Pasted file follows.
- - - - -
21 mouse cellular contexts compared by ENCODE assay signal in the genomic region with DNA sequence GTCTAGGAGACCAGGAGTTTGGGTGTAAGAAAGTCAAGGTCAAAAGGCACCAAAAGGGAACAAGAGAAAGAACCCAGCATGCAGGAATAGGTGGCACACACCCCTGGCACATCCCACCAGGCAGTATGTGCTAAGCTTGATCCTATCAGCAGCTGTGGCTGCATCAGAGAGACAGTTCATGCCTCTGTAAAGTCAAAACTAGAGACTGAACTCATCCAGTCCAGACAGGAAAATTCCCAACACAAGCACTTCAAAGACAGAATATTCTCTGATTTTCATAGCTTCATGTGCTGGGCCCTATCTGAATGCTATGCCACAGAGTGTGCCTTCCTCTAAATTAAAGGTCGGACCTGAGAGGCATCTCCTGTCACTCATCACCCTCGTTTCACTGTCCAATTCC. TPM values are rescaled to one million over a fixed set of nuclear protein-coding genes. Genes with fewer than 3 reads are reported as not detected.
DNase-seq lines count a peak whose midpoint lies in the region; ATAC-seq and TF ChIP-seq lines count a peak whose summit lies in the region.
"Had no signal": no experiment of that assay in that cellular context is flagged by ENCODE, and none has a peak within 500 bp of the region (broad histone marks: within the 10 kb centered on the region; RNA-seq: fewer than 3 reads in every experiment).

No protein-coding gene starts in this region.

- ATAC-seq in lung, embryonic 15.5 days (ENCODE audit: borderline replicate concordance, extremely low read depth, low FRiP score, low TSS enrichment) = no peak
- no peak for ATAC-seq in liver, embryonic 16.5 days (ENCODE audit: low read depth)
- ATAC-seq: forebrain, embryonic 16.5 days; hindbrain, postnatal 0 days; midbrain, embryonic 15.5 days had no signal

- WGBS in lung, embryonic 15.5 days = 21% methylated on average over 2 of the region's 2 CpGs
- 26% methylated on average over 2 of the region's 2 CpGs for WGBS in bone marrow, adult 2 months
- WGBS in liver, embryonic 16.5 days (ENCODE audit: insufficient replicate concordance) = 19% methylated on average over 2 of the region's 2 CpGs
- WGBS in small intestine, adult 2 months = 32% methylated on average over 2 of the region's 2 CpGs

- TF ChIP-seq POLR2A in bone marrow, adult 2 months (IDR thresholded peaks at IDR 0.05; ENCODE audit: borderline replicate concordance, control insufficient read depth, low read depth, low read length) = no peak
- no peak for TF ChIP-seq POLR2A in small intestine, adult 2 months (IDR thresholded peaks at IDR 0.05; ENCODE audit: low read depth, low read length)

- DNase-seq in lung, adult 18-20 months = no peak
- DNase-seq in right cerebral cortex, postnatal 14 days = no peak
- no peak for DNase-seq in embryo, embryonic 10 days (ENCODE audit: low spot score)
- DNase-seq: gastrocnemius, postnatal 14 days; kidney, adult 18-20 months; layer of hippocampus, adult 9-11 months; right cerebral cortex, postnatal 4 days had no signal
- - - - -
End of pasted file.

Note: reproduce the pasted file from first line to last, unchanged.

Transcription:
21 mouse cellular contexts compared by ENCODE assay signal in the genomic region with DNA sequence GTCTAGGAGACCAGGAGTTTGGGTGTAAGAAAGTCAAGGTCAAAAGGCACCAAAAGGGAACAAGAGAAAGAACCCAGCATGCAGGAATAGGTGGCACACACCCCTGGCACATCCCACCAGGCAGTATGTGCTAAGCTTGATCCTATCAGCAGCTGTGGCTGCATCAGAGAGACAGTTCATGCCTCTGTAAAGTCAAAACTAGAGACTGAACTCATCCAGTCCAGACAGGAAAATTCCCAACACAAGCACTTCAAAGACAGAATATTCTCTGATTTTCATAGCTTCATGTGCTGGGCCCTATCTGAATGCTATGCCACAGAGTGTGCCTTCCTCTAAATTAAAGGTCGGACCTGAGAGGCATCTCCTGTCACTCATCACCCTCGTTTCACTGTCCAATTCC. TPM values are rescaled to one million over a fixed set of nuclear protein-coding genes. Genes with fewer than 3 reads are reported as not detected.
DNase-seq lines count a peak whose midpoint lies in the region; ATAC-seq and TF ChIP-seq lines count a peak whose summit lies in the region.
"Had no signal": no experiment of that assay in that cellular context is flagged by ENCODE, and none has a peak within 500 bp of the region (broad histone marks: within the 10 kb centered on the region; RNA-seq: fewer than 3 reads in every experiment).

No protein-coding gene starts in this region.

- ATAC-seq in lung, embryonic 15.5 days (ENCODE audit: borderline replicate concordance, extremely low read depth, low FRiP score, low TSS enrichment) = no peak
- no peak for ATAC-seq in liver, embryonic 16.5 days (ENCODE audit: low read depth)
- ATAC-seq: forebrain, embryonic 16.5 days; hindbrain, postnatal 0 days; midbrain, embryonic 15.5 days had no signal

- WGBS in lung, embryonic 15.5 days = 21% methylated on average over 2 of the region's 2 CpGs
- 26% methylated on average over 2 of the region's 2 CpGs for WGBS in bone marrow, adult 2 months
- WGBS in liver, embryonic 16.5 days (ENCODE audit: insufficient replicate concordance) = 19% methylated on average over 2 of the region's 2 CpGs
- WGBS in small intestine, adult 2 months = 32% methylated on average over 2 of the region's 2 CpGs

- TF ChIP-seq POLR2A in bone marrow, adult 2 months (IDR thresholded peaks at IDR 0.05; ENCODE audit: borderline replicate concordance, control insufficient read depth, low read depth, low read length) = no peak
- no peak for TF ChIP-seq POLR2A in small intestine, adult 2 months (IDR thresholded peaks at IDR 0.05; ENCODE audit: low read depth, low read length)

- DNase-seq in lung, adult 18-20 months = no peak
- DNase-seq in right cerebral cortex, postnatal 14 days = no peak
- no peak for DNase-seq in embryo, embryonic 10 days (ENCODE audit: low spot score)
- DNase-seq: gastrocnemius, postnatal 14 days; kidney, adult 18-20 months; layer of hippocampus, adult 9-11 months; right cerebral cortex, postnatal 4 days had no signal